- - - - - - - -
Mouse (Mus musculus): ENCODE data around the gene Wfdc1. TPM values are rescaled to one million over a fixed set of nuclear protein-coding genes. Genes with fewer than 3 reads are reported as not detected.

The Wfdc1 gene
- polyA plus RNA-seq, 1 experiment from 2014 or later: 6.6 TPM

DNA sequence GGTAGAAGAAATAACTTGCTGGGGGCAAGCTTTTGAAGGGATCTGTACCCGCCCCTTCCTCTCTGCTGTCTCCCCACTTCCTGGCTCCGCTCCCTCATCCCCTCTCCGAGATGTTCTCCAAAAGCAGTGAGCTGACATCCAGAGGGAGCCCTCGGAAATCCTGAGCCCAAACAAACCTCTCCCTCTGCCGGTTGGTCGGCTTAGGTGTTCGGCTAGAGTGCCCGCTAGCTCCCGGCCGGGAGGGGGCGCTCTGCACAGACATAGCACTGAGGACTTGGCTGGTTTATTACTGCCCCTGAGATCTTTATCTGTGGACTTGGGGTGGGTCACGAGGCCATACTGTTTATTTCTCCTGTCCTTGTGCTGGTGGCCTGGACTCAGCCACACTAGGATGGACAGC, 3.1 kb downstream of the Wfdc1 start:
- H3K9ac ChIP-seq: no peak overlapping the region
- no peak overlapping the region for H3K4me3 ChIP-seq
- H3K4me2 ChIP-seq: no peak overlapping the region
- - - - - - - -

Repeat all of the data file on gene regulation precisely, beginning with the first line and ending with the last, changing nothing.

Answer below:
Mouse (Mus musculus): ENCODE data around the gene Wfdc1. TPM values are rescaled to one million over a fixed set of nuclear protein-coding genes. Genes with fewer than 3 reads are reported as not detected.

The Wfdc1 gene
- polyA plus RNA-seq, 1 experiment from 2014 or later: 6.6 TPM

DNA sequence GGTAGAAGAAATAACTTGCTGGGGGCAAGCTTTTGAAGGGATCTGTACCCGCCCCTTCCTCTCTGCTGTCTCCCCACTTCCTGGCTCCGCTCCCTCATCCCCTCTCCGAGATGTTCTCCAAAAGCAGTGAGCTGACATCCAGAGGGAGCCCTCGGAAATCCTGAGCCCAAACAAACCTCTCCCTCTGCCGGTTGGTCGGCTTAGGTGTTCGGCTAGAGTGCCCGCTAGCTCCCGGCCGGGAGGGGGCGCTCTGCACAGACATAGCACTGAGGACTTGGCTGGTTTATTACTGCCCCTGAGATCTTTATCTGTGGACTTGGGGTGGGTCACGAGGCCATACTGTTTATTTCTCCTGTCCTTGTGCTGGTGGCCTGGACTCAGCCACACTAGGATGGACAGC, 3.1 kb downstream of the Wfdc1 start:
- H3K9ac ChIP-seq: no peak overlapping the region
- no peak overlapping the region for H3K4me3 ChIP-seq
- H3K4me2 ChIP-seq: no peak overlapping the region